Introductory discussion : What is an analogy? Can you give examples of analogies that you use to explain something in your daily life, for example when you explain something to your children? Mention special ways to use analogies such as models and role plays.
Try to find as many reasons as possible.
Explain with an example: if students take the analogy too far, new misconceptions will be created.
Biology = cell as a city Earth science: heating of a car = greenhouse effect Physics: voltage = water pressure Chemistry: fan = electron clouds Demonstration of FAR technique
Make sure that students are sufficiently familiar with the analog before doing the activity.
Explicitly mapping the similarities and dissimilarities between the concept and the analog is important since it avoids creating new misconceptions with the students.
Demonstration of technique by facilitator. - Cell as a city
If possible analogy that they already use
The more students are involved in the elaboration and acting out of analogies, the more likely they are to accept the ideas you have in mind.
Sometimes every group will prepare the same role play; sometimes every group will play a different part, for example in a cell division process. Sometimes extra elements can be added to the play to strengthen the relation between the concept and the analog. Examples: Biology: Function and structure of a cell membrane Cell division: mitosis and meiosis Chemistry: Chemical reactions involved in electrolysis Radioactivity and half-life time Earth science: Solar and lunar eclipse Greenhouse effect. Why is Venus so much hotter than the Earth? Physics: Nuclear fission and nuclear fusion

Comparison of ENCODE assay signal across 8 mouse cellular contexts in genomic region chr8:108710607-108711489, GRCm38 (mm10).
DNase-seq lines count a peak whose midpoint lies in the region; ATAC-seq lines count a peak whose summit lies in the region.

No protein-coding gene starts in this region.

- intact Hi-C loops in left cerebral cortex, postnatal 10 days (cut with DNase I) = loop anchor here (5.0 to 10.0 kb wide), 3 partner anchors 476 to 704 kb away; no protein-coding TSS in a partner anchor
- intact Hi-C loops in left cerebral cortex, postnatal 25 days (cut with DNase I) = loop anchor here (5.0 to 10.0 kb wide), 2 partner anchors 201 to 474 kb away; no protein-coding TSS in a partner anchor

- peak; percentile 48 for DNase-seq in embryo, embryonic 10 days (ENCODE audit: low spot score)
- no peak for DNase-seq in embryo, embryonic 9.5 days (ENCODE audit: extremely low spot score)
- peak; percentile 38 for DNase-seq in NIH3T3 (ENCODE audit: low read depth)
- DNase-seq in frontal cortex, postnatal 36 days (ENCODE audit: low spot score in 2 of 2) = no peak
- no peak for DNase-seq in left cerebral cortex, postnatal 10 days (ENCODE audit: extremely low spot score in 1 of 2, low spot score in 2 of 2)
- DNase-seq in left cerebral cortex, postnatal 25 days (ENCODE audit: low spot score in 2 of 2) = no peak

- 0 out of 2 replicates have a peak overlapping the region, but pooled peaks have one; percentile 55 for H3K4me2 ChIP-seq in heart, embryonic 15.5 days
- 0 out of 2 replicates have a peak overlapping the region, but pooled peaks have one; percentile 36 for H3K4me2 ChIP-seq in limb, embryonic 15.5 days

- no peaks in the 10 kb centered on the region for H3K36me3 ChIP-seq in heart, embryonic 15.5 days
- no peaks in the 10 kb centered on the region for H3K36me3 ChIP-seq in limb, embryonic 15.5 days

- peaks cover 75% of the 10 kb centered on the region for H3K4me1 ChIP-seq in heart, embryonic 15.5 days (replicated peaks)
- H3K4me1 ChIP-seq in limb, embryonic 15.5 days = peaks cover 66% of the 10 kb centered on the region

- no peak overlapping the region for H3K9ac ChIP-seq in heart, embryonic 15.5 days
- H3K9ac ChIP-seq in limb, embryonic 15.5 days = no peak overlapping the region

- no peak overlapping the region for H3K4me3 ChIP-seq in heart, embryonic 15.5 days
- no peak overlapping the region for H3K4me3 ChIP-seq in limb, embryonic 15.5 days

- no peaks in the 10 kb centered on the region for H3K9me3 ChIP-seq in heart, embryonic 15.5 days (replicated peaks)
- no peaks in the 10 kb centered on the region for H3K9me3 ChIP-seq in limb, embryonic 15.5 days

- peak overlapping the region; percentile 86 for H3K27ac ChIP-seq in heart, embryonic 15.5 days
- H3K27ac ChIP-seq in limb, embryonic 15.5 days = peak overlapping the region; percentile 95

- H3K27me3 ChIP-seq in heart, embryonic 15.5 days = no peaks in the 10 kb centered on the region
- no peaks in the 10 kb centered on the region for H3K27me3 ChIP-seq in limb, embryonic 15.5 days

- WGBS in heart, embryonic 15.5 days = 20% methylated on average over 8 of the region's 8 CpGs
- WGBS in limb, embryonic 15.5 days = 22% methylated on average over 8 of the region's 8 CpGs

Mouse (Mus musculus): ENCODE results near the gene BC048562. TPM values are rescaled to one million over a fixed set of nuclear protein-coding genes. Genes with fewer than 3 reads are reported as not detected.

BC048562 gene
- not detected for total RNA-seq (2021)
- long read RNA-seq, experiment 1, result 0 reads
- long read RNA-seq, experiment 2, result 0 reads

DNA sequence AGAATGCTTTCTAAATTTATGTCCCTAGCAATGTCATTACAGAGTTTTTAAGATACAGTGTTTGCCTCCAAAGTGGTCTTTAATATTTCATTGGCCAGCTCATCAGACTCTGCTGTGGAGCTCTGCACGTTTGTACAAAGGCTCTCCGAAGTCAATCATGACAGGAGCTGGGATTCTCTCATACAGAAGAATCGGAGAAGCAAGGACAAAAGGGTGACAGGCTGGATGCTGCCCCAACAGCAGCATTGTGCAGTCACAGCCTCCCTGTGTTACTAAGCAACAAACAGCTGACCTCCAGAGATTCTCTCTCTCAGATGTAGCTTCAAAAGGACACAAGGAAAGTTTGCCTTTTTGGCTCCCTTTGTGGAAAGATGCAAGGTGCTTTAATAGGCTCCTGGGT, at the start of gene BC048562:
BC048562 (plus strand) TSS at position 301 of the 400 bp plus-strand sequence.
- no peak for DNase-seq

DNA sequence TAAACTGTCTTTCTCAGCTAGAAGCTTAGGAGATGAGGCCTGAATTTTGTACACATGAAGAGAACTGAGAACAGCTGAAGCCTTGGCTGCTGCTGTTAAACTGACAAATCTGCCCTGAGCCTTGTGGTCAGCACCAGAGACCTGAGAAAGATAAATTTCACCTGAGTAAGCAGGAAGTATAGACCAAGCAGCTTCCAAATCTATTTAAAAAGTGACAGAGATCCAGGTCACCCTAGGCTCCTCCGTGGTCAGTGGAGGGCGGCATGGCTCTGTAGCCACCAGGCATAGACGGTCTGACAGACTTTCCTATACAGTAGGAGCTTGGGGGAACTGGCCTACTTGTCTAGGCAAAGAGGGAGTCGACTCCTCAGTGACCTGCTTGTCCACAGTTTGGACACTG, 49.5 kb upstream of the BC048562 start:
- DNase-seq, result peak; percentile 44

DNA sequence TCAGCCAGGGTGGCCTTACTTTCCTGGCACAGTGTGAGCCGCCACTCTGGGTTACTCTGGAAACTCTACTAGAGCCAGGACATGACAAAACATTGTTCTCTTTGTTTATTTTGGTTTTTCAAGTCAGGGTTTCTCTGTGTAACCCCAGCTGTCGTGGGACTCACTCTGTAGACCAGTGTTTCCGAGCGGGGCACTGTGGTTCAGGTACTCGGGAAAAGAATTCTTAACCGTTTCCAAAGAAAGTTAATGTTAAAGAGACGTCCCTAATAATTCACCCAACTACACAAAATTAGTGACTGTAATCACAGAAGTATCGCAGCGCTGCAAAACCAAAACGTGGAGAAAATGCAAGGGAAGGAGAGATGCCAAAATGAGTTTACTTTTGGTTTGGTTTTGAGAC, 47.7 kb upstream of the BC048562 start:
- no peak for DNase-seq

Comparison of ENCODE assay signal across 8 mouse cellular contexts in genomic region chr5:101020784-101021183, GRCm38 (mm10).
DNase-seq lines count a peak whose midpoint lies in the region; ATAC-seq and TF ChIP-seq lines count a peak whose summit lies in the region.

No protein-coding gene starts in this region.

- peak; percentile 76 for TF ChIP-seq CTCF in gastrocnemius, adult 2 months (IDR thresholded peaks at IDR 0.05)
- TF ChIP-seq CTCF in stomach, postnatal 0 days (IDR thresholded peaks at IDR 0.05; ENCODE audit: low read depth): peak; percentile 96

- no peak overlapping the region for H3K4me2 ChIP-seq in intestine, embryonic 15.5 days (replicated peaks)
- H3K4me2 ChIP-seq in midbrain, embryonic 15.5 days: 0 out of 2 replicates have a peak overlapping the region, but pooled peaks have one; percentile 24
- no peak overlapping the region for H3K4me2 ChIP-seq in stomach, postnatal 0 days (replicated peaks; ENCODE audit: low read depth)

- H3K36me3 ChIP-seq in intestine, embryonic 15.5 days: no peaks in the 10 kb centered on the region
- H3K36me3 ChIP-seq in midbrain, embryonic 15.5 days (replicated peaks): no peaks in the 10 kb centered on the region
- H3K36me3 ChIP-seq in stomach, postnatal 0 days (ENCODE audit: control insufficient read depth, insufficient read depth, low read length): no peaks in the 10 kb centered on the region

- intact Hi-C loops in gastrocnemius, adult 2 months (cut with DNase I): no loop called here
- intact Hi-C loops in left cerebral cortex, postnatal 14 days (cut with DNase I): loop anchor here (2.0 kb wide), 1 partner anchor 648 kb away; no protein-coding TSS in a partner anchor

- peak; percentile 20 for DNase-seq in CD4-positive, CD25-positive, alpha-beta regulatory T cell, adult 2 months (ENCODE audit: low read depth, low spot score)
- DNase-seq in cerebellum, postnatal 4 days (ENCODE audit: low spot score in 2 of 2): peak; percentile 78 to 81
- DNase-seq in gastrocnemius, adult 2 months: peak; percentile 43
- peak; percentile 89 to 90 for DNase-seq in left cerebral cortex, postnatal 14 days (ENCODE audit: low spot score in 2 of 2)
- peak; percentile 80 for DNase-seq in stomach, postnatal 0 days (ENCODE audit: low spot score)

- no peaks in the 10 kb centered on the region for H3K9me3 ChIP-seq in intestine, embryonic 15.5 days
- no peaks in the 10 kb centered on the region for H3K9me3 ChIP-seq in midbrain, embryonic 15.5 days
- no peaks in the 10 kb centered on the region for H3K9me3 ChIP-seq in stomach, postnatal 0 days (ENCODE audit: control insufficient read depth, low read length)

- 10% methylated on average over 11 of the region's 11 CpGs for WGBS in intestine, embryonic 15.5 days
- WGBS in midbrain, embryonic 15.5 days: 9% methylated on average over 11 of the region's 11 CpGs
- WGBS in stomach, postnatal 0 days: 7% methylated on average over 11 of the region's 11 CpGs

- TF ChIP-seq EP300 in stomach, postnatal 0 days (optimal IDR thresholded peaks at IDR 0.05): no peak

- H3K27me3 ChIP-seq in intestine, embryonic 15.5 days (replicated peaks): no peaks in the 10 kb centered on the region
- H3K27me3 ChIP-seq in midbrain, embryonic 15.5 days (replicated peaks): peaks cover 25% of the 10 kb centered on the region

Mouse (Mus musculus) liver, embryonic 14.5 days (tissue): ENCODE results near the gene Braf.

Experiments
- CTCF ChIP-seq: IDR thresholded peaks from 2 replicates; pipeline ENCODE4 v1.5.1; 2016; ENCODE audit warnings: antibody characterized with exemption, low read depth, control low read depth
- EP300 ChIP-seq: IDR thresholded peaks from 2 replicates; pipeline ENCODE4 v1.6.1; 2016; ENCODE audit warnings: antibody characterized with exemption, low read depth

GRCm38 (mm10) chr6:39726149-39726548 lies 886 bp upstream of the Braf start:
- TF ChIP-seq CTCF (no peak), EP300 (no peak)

They have the advantage that they can be seen and touched by students, increasing their familiarity with the analog and improving the relation with the concept.
During the brainstorm: Provide needed information to the groups, give tips and help students to develop their ideas. Provide sufficient time for students to find and develop analogies. Stimulate students to make drawings to illustrate the analogy. Asking questions forces them to think about the concept and will increase their understanding. Feedback: Avoid saying “this is right” and “that is wrong”, but praise students for their creativity. Use output later in Synectics activity.
Analogies and Models Training in student centered approaches for science teaching